Bitesize LatAm: Which country to visit in Latin America?
Still in the early planning stages of a LatAm trip and feeling confused by all the detail out there about which countries are best for what? We’ve written brief summaries of each Latin nation we’ve visited in order to help you decide which country to visit in Latin America. Too often, LatAm is grouped into one homogenous region, and people expect all the countries to have the same culture and activities, but they couldn’t be more different! This post on which country to visit in Latin America should show you how diverse they can be 🙂
Needless to say, these are our own views based on our experiences in each Latin American country listed – with the exception of Paraguay & Belize, we spent a minimum of 1 month in each, some as long as 9 months. We aim to be honest on this blog in order to best inform you, so honest we shall be!
Pros: easy to feel at home with a more European vibe; some of the best food in South America; landscapes are out of this world; plenty of hikes for outdoorsy travellers.
Cons: the country is vast and towns are far apart; BA and Patagonia are particularly pricey; tough accent to understand for those who were taught Spain or Mexico Spanish; a small minority is not super welcoming to the British (for obvious reasons…).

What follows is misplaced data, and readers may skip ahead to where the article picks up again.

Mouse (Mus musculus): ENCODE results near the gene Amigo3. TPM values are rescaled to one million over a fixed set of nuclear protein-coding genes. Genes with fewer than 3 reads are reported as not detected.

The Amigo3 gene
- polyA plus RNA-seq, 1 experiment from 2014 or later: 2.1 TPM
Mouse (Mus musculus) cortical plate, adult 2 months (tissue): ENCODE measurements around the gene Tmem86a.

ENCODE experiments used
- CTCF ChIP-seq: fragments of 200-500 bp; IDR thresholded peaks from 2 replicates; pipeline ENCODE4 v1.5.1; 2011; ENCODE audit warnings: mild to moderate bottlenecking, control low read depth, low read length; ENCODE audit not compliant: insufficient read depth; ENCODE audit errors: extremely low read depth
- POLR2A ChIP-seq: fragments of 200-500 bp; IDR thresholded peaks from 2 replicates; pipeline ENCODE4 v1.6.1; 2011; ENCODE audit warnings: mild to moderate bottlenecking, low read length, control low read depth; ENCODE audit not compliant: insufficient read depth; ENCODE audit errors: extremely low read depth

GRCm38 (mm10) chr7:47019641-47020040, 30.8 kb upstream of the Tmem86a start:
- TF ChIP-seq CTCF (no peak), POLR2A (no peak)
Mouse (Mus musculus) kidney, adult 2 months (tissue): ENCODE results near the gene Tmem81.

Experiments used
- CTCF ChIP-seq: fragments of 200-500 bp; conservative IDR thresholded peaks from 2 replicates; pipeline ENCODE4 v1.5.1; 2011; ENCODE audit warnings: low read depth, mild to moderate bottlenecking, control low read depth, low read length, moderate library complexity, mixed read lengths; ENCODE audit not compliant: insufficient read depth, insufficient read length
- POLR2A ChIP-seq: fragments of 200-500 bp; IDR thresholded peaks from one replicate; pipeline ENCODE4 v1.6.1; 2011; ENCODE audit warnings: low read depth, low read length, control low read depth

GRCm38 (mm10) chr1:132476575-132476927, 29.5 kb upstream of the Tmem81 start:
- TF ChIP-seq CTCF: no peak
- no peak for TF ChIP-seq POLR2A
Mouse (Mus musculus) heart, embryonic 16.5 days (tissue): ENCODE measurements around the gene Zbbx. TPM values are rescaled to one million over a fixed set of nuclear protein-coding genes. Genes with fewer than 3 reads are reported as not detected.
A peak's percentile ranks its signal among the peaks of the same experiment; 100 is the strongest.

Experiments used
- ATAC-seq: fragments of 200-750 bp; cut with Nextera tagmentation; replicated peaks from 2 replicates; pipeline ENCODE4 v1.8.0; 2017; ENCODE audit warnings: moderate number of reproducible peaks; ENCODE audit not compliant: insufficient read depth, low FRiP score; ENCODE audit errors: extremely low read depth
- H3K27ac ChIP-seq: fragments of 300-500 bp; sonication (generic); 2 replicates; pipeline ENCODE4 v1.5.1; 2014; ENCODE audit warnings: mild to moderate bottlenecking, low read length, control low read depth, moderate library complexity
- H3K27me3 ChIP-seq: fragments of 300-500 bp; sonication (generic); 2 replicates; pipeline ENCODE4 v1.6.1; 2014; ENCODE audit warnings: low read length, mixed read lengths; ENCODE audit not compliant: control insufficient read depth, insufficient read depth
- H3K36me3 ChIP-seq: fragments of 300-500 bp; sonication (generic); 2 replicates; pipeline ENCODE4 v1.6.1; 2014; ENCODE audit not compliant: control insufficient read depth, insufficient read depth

Visit for: amazing dive spots; world’s second largest coral reef; learning about Creole, Garifuna and Mayan cultures; ancient ruins & sacrificial sites.
Pros: incredibly friendly locals; size of the country makes it relatively easy to get around and is perfect for shorter trips; cheap chicken buses; Caribbean-style food & reasonably-priced street lobsters, Belize dollar fixed 2:1 with USD and used interchangeably, so unfair currency exchanges are not possible from USD.
Cons: tours are eye-wateringly expensive and basic accommodation can be pricey – even supermarket food is not cheap; not really a beach destination; some areas can be gentrified and resorty; public transport timetables aren’t well publicised.
Must-sees in Belize: ATM caves near San Ignacio; wild manatees, sharks & rays at the world’s second largest reef near Caye Caulker; calm beaches of Placencia; rich Garifuna culture in Hopkins; Mayan ruins at Xunantunich; Great Blue Hole from a propeller plane.
Cons: Brazil is as large as Europe, so travelling within the country is long and often expensive, plus the cheapest airlines don’t like you paying with international cards; need to keep your guard up in big cities like Rio de Janiero; Portuguese can present a language barrier for those who have been focused on improving their Spanish throughout the region!